Karima Baloch’s Death: What Explains Western Govts’ ‘Silence’?

FRANCESCA MARINO

What can you say of a 37-year-old woman who has been killed? That she had been, for almost ten years, the head of the Baloch Students Organization (BSO), a group that fights for the rights of Balochs and that in Pakistan, unlike the Taliban and other international terrorist organisations, is outlawed.

That she had been a psychology student, and that she had found herself the leader of the BSO, the first woman ever to fill that role, almost in spite of herself. Who had lived for nearly ten years as a fugitive in her country until, in 2015, she managed to escape to Canada.
Her name was Karima Baloch, and in 2016, the BBC listed her among the 100 most “influential and inspirational” women in the world. Her body was found in a canal in Toronto. As if instead of civilised Canada it was still Balochistan, and Karima’s fragile body was one of the many that everyday find themselves thrown on the roadsides with signs of torture.

She had been missing for two days, as though she were in Balochistan and not in Toronto, as if she was just another one of the thousands of activists, journalists, dissidents, men, women and children who disappear every year in the beleaguered province that is illegally occupied by Pakistan.
The modalities of her death are too similar to that of the death of another Baloch, an investigative journalist who took refuge abroad to escape the Death Squads commanded by the ISI and the Pakistani Army: Sajid Hussain was found, after having disappeared for almost a month, in a river in Uppsala, Sweden, in March 2019. His death is still shrouded in mystery. The outrage by a number of international organisations, however, has long since died out. And so will be the case here too, for Karima.
But, to paraphrase Shakespeare, ‘we are here to bury Karima, not to praise her’. Because Karima, unfortunately, will not be the last to die. Many Pakistani dissidents have been officially informed by the intelligence bureaus of the governments of the countries in which they have taken refuge, of the existence — credible and documented — of Pakistani secret service plots against them.

There are many, and their names are also famous, living with the threat of a possible, indeed probable, attempt on their lives: not in Pakistan, but in France, in Holland, in England, in the United States. Or in Sweden and Canada. And it’s not about political fiction. Former Pakistan President and former Army Chief Musharraf said in an interview, that is still doing the rounds on social media, that it is perfectly acceptable to kill ‘traitors’ abroad — adding that “everyone does it”.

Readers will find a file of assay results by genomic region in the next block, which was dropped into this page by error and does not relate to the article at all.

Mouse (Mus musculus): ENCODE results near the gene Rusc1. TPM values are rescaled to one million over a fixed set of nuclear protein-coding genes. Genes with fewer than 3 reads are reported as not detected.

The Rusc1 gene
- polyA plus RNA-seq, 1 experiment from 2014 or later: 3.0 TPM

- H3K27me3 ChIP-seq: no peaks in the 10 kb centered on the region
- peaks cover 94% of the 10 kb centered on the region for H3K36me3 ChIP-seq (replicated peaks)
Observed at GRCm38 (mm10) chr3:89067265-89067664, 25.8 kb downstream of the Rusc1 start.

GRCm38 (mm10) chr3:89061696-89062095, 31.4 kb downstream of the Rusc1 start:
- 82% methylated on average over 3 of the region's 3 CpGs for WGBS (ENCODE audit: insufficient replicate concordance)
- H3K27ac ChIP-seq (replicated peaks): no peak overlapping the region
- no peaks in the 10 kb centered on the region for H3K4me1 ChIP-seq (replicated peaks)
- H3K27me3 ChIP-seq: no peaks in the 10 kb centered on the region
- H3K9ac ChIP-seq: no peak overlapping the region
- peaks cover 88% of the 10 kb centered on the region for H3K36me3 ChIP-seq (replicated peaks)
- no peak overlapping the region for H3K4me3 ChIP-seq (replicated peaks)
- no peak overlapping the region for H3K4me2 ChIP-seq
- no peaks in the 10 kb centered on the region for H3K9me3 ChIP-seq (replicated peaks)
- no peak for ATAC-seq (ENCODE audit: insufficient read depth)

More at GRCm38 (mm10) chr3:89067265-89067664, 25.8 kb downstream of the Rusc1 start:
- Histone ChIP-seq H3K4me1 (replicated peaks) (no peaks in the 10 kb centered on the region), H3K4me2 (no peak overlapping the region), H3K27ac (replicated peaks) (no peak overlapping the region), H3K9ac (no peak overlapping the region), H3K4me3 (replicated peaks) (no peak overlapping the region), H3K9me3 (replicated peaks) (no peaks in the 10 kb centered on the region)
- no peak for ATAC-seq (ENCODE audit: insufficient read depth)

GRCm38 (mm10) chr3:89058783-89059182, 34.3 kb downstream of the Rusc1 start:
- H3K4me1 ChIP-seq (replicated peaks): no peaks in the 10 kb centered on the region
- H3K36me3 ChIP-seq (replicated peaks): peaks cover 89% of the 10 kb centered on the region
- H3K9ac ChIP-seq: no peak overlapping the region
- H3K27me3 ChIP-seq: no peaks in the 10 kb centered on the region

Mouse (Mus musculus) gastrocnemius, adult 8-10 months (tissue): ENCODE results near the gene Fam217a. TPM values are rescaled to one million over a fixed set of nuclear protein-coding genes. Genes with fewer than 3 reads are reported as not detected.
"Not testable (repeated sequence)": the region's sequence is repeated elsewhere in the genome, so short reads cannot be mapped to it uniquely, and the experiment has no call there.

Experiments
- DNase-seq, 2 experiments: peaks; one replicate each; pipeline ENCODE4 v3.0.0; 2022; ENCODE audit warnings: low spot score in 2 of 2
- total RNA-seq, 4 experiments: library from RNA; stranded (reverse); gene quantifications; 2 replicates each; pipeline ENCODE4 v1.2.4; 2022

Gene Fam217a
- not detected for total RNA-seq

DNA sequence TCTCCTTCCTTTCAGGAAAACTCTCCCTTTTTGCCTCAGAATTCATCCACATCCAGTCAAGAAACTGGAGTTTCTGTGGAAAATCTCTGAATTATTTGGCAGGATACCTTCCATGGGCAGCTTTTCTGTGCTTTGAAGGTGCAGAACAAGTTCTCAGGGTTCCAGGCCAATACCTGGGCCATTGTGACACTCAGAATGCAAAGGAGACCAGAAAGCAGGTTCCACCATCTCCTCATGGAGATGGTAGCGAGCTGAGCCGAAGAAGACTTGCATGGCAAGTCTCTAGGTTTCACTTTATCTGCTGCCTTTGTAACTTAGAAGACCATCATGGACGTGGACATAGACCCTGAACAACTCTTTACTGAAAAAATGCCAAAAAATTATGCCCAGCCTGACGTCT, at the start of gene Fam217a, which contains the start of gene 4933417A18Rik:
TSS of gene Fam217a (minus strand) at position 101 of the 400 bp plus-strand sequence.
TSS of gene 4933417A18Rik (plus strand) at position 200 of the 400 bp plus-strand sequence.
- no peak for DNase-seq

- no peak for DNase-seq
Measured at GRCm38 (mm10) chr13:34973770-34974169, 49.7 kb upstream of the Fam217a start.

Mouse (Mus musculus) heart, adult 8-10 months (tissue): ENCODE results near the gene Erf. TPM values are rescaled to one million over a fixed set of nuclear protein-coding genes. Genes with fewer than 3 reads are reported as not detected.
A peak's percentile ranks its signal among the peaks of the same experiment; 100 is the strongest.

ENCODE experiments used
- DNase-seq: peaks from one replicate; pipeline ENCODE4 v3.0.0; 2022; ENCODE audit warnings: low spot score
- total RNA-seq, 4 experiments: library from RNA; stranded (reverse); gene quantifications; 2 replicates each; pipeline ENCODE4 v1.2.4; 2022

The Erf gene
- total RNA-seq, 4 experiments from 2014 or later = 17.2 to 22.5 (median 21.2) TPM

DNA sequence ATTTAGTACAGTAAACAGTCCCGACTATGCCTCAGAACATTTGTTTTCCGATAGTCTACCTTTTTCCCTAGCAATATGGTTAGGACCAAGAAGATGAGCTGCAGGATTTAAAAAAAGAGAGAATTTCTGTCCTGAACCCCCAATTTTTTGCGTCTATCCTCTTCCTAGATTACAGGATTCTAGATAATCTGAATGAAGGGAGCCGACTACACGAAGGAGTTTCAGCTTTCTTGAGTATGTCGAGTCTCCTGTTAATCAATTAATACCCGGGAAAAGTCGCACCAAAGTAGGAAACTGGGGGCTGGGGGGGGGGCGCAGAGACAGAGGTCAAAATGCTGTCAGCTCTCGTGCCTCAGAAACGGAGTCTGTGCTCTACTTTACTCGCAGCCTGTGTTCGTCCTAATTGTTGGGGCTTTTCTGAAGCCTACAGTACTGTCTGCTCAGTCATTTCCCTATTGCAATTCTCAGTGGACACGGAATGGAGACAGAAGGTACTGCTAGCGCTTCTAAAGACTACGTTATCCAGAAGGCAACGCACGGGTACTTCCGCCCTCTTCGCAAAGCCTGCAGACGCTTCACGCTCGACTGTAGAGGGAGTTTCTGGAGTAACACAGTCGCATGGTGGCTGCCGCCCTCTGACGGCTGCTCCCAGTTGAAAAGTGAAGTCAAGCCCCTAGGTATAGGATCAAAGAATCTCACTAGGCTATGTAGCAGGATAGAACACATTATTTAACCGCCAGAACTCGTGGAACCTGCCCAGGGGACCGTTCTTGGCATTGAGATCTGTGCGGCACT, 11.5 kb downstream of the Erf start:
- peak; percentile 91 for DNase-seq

Especially, it seems, since the Chinese secret services are behind the Pakistani State killers, who regularly interrogate those that the ISI picks up and occupy, militarily and commercially, Balochistan under the guise of the China-Pakistan Economic Corridor . The CPEC further deprived the Baloch of rights and livelihoods. For ‘security reasons’ the port of Gwadar has been fortified, and access to an area of kilometres is prohibited for citizens. Thousands of fishermen have lost their only source of support, thousands of women and children have lost access to clean water.
They are silent because everyone, starting with Italy, sells weapons to Pakistan even when it is contrary to both the Constitution and European standards. They are silent because Pakistan blackmails the rest of the world with the threat of an atomic bomb that could end up in the hands of terrorists.
While Karima went missed and was subsequently killed, mullah Baradar was freely visiting Taliban’s training camps in Balochistan. While she was kidnapped, he was in Karachi distributing money to wounded comrades in need. Western governments must act, and act now.

Before it is too late, before the roads and the rivers of civilised countries will start looking like Balochistan, before all we declare to stand for human and civil rights, democracy and the rule of law, will slowly vanish. Before they come for us, there won’t be anybody left to stand for freedom.

(Francesca Marino is a journalist and a South Asia expert who has written ‘Apocalypse Pakistan’ with B Natale. She tweets at @francescam63.

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